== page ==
The Royal Guards in the film Robin Hood are played by rhinos. This was a appropriate choice be production designer Ken Anderson, who came up with all the initial animal versions for the cast of characters. When you look at a real rhino, you find it’s the one animal that resembles an armor plated warrior.

Milt Kahl finalized the design for animation, and as usual they are beautiful looking concepts.
The Rhinos' range of emotions is pretty one dimensional, they are just a bunch of stern, if not too  intelligent, heavies. And that works fine for the movie.

There is this one scene, where one of them actually buys into the concept that Little John, the bear, is a sexy gipsy woman. The Rhino even throws a whistle as he watches Little John sashaying in front of him. Milt came up with these key drawings, giving the Rhino’s mouth some rather loose lips. It’s a funny effect.

Another Rhino appeared as a pretty intimidating executioner.

Wednesday, September 10, 2014

Odds and Ends

As I am trying to organize my studio space, I came across a few things from my Disney past.
The sketches above are character designs for Queen Moustoria from the 1986 film The Great Mouse Detective. I tried to model her after Queen Victoria. Looking at the drawings now, decades later, I think they are not great, but not half bad either.

These are dog studies for Oliver & Company. Most of them were drawn from life at the studio, the first sheet with motion continuity was drawn from video footage. I have always loved this early stage of production, just doing research. In the end I didn’t do much animation on the film, I think just a handful of my scenes ended up in the movie. This was a time when Roger Rabbit was taking shape in London, and I switched over to that production.

If I remember correctly, I did these pigeon/character drawings AGES ago for Dave Michener. He was helping Ken Anderson during the early 1980s to get a movie called “Scruffy” off the ground. And there was this pigeon character. I don’t remember much about him or the story, but what bothers me is the fact that I drew this pigeon with a thin neck. How weird!  Pigeons don’t have thin necks!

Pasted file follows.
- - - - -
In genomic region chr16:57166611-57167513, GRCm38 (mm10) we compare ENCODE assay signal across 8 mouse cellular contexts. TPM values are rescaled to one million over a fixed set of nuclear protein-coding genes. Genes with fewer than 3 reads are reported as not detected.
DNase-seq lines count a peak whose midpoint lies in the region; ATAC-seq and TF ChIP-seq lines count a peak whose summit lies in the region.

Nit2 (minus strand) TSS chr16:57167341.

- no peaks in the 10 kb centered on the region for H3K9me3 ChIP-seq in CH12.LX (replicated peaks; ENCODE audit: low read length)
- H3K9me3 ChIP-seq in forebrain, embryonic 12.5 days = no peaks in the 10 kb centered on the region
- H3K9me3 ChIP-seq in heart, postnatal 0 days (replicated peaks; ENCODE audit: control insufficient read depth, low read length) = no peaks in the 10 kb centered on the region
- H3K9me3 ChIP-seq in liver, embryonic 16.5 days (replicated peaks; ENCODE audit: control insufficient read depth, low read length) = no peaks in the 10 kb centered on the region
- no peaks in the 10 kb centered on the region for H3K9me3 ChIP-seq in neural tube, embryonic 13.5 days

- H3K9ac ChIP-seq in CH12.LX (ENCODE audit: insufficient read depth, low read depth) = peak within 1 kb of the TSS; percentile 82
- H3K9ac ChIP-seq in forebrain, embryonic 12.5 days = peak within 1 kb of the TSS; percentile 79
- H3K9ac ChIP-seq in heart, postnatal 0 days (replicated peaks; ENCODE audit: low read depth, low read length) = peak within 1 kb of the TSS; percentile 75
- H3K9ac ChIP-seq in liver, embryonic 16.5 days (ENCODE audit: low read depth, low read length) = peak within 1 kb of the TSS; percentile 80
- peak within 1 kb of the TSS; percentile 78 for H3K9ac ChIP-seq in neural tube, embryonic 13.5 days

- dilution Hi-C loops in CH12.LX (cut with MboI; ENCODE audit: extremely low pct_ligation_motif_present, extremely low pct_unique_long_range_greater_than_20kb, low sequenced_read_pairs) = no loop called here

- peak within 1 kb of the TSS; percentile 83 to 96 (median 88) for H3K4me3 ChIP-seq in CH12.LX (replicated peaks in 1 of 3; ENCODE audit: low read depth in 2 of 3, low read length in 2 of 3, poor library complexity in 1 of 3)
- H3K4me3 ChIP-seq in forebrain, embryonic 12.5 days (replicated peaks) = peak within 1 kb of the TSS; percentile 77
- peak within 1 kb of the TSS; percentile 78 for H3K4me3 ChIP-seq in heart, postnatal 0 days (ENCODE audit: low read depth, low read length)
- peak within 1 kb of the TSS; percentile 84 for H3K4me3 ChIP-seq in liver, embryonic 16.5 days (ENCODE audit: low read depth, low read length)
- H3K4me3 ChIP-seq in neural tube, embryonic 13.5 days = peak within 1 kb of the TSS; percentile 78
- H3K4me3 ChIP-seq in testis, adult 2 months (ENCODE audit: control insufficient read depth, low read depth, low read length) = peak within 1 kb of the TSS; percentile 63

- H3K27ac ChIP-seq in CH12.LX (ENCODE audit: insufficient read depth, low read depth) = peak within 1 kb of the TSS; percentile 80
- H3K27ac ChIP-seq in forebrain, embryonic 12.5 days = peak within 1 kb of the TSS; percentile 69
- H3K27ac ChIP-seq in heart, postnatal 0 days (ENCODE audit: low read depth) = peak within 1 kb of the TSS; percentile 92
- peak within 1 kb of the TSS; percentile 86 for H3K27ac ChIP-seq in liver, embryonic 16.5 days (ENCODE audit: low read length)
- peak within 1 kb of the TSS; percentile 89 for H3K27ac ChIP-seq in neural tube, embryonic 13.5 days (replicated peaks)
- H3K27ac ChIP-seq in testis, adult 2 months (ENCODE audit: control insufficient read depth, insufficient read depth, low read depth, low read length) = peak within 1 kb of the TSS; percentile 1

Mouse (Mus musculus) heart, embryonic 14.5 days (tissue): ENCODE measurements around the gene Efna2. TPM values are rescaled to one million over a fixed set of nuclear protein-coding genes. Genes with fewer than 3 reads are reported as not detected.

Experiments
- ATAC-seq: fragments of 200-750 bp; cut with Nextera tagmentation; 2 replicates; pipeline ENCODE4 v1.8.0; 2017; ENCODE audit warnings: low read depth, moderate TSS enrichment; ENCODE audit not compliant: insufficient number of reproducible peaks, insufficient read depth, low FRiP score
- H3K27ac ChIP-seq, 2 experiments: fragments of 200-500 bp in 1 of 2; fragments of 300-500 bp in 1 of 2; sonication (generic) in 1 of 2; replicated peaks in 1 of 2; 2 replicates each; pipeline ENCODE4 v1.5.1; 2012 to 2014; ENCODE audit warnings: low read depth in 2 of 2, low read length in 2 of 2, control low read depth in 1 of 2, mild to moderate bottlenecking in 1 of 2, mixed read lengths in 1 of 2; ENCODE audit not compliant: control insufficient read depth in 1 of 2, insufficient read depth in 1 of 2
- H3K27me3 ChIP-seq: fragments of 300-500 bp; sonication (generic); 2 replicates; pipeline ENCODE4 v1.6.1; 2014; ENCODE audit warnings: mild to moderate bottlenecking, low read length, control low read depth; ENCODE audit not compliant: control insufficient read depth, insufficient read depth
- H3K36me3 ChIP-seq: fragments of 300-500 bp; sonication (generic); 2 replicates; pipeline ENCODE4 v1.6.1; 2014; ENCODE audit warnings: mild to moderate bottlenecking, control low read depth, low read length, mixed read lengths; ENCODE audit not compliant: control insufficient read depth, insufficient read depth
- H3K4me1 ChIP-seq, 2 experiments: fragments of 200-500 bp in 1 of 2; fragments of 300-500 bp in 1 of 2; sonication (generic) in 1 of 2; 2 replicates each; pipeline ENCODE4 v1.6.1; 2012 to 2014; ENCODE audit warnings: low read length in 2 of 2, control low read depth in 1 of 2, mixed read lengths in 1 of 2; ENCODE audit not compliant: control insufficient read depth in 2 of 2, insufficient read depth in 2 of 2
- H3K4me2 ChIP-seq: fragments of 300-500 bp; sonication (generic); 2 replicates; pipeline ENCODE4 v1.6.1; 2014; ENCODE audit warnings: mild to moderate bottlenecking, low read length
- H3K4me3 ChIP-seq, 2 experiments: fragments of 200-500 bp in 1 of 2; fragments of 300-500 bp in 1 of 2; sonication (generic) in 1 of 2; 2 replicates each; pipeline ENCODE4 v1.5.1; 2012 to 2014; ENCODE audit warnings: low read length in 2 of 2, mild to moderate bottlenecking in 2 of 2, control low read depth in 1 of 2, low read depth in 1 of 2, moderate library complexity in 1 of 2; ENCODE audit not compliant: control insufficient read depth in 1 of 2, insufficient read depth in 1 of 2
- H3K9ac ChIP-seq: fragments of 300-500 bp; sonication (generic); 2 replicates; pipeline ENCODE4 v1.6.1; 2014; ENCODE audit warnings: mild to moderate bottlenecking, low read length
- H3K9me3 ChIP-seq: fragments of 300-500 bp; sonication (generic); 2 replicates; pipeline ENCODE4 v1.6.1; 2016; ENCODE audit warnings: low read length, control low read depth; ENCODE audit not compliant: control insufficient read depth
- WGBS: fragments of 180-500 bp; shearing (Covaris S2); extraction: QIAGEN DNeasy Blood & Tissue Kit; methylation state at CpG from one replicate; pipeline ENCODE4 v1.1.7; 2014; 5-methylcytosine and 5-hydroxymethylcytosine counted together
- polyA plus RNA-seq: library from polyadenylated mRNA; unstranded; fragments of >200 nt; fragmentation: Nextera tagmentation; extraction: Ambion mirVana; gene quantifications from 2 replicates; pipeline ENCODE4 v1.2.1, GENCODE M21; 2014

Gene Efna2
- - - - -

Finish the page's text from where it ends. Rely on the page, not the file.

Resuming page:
Correction: The pigeon was not designed for the proposed film "Scruffy", instead he was originally a character in "Great Mouse Detective".

Sunday, September 7, 2014

Fred Moore, 103

It is still Sunday evening on the west coast, so I can still say that today Fred Moore would be 103 years old. For a moment I imagined how great it would be to be able to visit him, shake his hand, wish him a happy birthday, and thank him for his incredibly groundbreaking, unparalleled work.
Utopia? Guess what, Bambi’s production designer Tyrus Wong is going to be 104 next month, and I happened to “run into him” yesterday, shook his hand and thanked him for his incredibly groundbreaking, unparalleled work. (I will follow up with birthday wishes on October 25).

Back to Fred, to quote Marc Davis: ”Fred Moore WAS Disney drawing.”
And Ollie Johnston said: ”He couldn’t make a drawing that didn’t have everything in the right place. More beautiful stuff came out of his pencil…it flowed like liquid.”
The charming self portrait above is testament to Ollie’s words.

This vintage photo was taken during the production of the Mickey 1938 short The Brave Little Taylor.
Ollie was doing his first animation ever, on miscellaneous village people, and Fred was mentoring. One of the drawings on the wall in the back is Fred’s sketch of the King from the same short.
Call it spooky, but here is a scan of that drawing, with pinhole and all.

A bit of Fred’s continuity animation with the little sister from Make Mine Music’s “All the Cats Join In”.

A lovely illustration for a greeting card of some sorts.
Happy Birthday, Fred Moore!

To see more Moore art, go to my post celebrating his 100th birthday: